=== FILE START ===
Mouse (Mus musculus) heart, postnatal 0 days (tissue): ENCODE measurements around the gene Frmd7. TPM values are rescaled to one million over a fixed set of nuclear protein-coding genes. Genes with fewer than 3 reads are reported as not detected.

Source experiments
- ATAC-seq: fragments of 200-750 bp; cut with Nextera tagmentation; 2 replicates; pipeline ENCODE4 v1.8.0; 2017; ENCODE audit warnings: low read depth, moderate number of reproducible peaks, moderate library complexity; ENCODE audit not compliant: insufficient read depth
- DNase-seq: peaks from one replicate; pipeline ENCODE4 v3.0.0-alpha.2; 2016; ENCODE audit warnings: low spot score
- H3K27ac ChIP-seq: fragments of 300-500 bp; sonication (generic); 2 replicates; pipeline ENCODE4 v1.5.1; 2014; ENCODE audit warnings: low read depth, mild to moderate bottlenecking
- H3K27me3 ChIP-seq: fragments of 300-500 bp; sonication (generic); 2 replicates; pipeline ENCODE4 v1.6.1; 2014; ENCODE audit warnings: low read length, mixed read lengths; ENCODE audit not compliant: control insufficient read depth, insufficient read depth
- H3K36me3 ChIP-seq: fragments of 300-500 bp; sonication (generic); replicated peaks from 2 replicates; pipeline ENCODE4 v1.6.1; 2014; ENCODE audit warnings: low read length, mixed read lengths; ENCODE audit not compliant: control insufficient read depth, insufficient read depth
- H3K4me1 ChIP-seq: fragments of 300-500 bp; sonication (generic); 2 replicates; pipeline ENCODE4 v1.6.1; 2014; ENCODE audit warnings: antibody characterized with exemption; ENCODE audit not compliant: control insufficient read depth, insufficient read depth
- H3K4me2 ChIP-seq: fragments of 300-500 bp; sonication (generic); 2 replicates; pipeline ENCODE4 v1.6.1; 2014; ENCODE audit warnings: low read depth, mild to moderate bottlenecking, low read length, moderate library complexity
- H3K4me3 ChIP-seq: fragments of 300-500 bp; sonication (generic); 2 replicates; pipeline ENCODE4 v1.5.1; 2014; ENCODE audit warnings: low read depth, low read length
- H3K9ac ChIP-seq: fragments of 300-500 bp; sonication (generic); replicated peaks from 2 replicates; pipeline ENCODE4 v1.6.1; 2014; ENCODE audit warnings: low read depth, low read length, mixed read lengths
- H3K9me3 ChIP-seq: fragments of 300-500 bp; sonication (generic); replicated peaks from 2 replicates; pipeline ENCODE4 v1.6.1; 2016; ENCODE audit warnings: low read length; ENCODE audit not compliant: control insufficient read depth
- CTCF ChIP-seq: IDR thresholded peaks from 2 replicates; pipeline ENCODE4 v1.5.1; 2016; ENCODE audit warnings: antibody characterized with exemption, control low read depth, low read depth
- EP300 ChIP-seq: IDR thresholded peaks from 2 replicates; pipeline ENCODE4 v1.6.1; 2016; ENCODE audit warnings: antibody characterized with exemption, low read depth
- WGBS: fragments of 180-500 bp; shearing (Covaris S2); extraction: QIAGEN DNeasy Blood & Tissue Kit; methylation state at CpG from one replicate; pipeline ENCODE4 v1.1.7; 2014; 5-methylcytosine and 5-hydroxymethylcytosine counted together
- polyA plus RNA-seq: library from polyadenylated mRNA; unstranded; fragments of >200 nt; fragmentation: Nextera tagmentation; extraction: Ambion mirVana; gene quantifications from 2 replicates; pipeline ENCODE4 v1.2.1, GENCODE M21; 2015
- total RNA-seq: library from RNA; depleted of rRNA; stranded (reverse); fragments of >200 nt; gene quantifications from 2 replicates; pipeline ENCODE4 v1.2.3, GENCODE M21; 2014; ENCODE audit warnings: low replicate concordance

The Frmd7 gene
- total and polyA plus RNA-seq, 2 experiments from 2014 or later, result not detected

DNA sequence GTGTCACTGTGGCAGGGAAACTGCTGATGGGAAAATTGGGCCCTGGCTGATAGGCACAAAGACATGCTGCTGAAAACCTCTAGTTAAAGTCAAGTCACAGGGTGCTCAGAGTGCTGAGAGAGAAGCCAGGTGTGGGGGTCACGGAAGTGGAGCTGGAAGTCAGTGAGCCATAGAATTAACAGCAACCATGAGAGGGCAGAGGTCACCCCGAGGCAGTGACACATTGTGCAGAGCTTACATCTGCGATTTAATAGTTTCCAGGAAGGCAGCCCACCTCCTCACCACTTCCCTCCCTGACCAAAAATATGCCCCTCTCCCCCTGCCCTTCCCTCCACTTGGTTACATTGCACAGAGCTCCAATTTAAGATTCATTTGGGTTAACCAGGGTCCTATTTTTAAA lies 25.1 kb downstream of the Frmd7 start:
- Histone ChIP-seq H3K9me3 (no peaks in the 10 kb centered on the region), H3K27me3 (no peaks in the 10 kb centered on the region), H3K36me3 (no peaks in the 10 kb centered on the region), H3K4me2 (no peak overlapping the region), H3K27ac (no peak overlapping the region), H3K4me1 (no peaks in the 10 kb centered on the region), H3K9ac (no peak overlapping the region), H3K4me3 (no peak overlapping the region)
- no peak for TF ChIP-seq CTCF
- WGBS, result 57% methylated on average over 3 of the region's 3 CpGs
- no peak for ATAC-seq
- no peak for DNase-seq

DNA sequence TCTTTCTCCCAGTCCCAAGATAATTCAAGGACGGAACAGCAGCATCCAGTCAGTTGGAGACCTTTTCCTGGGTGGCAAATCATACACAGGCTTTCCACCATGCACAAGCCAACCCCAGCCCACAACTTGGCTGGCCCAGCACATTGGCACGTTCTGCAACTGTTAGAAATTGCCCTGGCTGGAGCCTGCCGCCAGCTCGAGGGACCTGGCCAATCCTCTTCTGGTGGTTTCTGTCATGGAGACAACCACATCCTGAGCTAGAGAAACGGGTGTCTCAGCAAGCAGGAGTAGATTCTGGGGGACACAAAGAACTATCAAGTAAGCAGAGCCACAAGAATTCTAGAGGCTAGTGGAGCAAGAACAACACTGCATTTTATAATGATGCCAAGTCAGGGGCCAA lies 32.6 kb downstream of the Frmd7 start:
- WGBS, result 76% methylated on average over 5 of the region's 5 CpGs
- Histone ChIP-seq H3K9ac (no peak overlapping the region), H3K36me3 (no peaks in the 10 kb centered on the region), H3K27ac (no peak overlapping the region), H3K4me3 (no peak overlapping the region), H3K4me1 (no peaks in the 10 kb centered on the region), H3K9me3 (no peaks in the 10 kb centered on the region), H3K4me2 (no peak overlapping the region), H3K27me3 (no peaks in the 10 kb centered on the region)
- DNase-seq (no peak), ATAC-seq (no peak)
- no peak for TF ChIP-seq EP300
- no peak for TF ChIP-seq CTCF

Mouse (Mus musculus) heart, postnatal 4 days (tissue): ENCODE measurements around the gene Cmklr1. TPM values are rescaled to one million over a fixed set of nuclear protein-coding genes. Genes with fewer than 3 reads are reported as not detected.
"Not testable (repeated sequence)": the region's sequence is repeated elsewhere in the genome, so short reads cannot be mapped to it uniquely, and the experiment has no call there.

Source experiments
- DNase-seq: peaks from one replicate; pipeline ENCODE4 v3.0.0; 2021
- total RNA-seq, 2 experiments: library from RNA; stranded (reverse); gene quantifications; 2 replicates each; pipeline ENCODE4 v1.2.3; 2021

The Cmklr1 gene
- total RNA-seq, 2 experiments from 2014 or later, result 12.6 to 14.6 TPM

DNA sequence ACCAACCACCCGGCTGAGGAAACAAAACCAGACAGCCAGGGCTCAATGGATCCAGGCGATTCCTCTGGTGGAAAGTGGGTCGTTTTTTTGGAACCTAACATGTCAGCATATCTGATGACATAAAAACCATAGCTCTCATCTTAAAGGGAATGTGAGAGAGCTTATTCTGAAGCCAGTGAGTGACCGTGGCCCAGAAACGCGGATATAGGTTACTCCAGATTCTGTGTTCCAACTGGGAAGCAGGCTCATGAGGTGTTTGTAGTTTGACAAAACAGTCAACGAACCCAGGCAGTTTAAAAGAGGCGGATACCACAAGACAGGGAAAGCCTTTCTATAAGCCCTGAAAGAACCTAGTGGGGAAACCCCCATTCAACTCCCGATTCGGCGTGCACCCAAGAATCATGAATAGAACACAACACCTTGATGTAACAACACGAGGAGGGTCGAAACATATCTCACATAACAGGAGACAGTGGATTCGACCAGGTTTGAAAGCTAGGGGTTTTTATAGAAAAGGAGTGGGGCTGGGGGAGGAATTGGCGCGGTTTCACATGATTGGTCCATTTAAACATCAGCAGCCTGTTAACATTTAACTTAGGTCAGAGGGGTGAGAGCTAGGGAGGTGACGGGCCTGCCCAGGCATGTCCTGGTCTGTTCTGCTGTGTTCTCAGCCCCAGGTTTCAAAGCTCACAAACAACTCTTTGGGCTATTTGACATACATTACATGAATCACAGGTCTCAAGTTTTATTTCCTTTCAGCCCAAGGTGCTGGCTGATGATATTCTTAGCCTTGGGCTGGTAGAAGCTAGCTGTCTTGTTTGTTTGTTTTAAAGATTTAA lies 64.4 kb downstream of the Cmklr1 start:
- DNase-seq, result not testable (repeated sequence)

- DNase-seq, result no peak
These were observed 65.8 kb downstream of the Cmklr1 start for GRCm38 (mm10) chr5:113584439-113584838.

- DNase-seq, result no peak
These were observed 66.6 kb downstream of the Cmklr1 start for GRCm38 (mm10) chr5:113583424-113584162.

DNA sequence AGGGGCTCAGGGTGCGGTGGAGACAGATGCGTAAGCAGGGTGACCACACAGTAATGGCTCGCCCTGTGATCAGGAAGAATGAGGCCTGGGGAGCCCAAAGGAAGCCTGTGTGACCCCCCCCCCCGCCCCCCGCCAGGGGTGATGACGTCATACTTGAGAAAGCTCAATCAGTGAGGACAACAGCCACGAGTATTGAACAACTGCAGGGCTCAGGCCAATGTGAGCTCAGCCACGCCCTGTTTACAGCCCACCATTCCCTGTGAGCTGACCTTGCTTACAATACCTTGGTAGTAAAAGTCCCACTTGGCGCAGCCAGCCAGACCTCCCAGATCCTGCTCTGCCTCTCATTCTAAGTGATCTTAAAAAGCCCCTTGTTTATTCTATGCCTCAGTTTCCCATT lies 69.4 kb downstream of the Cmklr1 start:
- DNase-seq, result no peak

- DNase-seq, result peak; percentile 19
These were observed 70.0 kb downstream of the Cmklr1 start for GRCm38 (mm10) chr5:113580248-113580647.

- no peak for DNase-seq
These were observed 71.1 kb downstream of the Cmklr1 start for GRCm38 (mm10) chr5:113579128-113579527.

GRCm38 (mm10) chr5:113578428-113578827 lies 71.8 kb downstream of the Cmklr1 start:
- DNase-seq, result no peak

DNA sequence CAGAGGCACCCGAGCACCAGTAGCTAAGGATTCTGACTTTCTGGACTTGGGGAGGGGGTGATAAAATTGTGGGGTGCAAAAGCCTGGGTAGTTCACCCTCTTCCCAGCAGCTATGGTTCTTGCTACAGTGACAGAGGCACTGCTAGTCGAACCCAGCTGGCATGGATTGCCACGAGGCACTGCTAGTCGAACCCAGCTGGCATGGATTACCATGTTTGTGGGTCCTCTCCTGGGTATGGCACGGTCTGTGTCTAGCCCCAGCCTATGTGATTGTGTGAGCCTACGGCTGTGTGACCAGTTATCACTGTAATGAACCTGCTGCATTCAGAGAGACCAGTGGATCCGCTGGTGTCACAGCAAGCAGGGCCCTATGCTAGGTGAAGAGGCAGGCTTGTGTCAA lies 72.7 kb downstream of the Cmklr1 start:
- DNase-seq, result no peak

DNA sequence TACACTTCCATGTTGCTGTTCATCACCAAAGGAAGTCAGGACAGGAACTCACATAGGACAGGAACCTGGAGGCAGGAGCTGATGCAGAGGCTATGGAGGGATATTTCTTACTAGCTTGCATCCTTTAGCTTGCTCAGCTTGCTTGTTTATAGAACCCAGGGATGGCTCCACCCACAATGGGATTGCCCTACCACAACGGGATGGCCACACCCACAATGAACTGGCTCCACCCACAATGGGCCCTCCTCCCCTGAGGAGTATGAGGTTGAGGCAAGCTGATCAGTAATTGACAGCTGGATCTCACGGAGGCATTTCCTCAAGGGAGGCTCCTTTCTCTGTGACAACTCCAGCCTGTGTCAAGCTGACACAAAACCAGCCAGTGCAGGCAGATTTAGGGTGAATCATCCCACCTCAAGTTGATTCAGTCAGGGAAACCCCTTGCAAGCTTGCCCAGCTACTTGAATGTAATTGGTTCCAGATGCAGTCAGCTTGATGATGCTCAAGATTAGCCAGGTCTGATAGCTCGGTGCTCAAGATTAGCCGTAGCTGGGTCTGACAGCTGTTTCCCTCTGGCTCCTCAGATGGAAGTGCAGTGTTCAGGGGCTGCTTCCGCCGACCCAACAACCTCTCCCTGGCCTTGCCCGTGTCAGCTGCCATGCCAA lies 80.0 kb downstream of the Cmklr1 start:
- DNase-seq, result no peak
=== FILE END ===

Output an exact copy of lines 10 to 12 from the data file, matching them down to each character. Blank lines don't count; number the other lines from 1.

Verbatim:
- H3K4me3 ChIP-seq: fragments of 300-500 bp; sonication (generic); 2 replicates; pipeline ENCODE4 v1.5.1; 2014; ENCODE audit warnings: low read depth, low read length
- H3K9ac ChIP-seq: fragments of 300-500 bp; sonication (generic); replicated peaks from 2 replicates; pipeline ENCODE4 v1.6.1; 2014; ENCODE audit warnings: low read depth, low read length, mixed read lengths
- H3K9me3 ChIP-seq: fragments of 300-500 bp; sonication (generic); replicated peaks from 2 replicates; pipeline ENCODE4 v1.6.1; 2016; ENCODE audit warnings: low read length; ENCODE audit not compliant: control insufficient read depth